A second type of contribution is expected in a comparison of the concept of inclusion and organizational behaviors as well as the social performance of organizations. This leads us to raise several questions: Is inclusion always positive? To what extent does it influence organizational justice? job satisfaction? commitment? employer brand (Ahmed, 2012)? etc. Furthermore, Ferdman (2017) emphasizes the importance of appreciating the complexity of inclusion as a process and the need to consider different processes. Analyzing how consideration of inclusion changes organizational practices can inform thinking about the inclusive organization.

The contributions can also, to some extent, be articulated around the power dynamics at play around the inclusive organization. Indeed, by communicating certain singularities (Meisenbach and Hutshin, 2020), a political process is also set in motion, which leads to the shifting of lines, to the promotion of inclusion or exclusion, calling into question the processes at work, decision-making, etc. This is not without effect on the way in which the organization is organized.  This is not without effect on the individuals in the organization and the work groups. Moreover, individual expectations and organizational practices can be combined with institutional and pressure group dynamics. We are thinking here of the debates that irrigate society on the effects of domination and the structuring of society and organizations around the dominant group.
Through this special issue, we hope to promote research that evokes the discourse and practices of inclusion, but also to show how inclusive politics takes shape within organizational contexts and to what extent the integration of different singularities is feasible. We hope that this special issue will help answer many of the questions listed below:

  1. How has the shift from diversity management to inclusion changed organizational perceptions, behaviors and practices?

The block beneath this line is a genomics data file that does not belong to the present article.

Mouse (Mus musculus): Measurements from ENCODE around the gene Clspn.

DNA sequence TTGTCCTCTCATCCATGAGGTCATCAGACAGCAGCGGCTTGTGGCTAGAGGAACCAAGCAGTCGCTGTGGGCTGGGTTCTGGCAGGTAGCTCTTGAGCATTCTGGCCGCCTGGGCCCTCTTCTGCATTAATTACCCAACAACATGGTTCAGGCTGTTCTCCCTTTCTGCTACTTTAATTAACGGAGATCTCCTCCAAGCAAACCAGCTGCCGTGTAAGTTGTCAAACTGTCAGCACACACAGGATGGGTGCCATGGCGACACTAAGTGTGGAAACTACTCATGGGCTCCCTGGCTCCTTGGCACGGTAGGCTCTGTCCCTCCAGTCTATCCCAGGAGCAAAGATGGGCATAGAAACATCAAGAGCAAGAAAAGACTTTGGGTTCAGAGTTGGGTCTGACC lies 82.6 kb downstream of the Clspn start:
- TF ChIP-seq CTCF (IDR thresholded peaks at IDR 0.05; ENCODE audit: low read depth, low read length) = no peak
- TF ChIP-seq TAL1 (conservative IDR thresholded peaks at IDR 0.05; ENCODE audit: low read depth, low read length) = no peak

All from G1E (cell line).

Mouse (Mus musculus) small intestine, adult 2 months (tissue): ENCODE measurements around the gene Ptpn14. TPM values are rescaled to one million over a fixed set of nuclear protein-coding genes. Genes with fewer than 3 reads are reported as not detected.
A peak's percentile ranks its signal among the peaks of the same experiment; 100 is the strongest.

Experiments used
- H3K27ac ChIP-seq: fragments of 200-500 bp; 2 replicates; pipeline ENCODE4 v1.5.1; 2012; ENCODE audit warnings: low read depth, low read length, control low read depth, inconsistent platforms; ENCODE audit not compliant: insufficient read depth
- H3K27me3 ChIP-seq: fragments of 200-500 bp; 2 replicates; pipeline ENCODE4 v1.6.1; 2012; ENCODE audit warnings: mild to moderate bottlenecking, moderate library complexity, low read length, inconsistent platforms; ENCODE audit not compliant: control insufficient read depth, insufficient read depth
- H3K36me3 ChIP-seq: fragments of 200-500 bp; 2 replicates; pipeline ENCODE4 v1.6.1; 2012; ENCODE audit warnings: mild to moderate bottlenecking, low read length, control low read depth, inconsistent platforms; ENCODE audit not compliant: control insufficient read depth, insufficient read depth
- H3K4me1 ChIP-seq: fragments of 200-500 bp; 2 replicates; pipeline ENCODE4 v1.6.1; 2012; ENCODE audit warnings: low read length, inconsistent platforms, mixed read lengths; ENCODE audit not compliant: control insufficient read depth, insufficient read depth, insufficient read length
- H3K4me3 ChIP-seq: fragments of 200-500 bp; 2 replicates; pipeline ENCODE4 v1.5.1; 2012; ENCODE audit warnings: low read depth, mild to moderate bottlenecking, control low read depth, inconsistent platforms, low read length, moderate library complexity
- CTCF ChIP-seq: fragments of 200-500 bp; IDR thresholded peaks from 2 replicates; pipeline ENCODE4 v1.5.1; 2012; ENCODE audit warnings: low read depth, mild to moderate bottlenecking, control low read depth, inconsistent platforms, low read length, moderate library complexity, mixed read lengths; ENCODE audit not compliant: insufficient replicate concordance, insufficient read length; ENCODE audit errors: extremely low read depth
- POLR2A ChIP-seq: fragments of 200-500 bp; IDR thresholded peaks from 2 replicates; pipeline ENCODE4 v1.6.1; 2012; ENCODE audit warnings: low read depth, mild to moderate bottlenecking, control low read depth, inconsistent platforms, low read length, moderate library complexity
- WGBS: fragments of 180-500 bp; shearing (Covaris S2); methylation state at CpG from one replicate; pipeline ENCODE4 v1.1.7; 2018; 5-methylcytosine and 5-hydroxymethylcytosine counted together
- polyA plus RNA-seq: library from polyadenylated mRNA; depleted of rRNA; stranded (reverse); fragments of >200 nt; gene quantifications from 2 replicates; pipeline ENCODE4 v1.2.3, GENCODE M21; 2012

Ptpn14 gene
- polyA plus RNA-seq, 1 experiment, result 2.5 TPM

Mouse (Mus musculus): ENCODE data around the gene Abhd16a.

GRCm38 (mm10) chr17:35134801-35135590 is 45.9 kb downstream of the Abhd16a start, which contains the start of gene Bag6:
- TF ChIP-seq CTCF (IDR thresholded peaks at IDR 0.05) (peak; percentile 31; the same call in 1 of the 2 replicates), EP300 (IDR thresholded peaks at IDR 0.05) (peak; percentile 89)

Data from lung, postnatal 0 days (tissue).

2. How is the "all-inclusive" discourse relevant and what reality(s) does it represent?
  3. What form(s) do the discourses and practices of inclusion take in different organizational, sectoral and cultural contexts?
  4. How does the concept of inclusion question the notion of power within organizations?
  5. How does inclusion manifest itself in different contexts for different singularities?
  6. What are the paradoxes of inclusion? What are the contours of the exclusion/inclusion equation?
 
How to submit ?
 

Submitting articles to the RIPCO is done via the RIPCO manuscript manager website at : https://www.manuscriptmanager.net/ripco

When submitting, authors must choose the special issue "Special Issue : The inclusive organization" from the drop-down menu in the field " If the manuscript is destinated to a Special Issue, please make a choice" found in the "DETAILS" page of the submission. Proposals should follow the editorial standards of the journal: ripco-online.com/en/avantSoumission.asp

 
Review process
 

All articles submitted to the journal are reviewed on a double-blind basis and all resubmitted manuscripts go through the same review process, and the previously solicited reviewers give an assessment based on consideration of the changes suggested in the first round of review. The final editorial decision will be made on the basis of the proposed revised manuscript, in the form of either an acceptance for publication or a final rejection, possibly with an invitation to resubmit for a regular issue of the journal.

 
Tentative schedule
 

Manuscript submission: March 13, 2023
Notice to authors: June 3, 2023
Submission of revised manuscripts: July 10, 2023
Additional reviews and final acceptance: October 2, 2023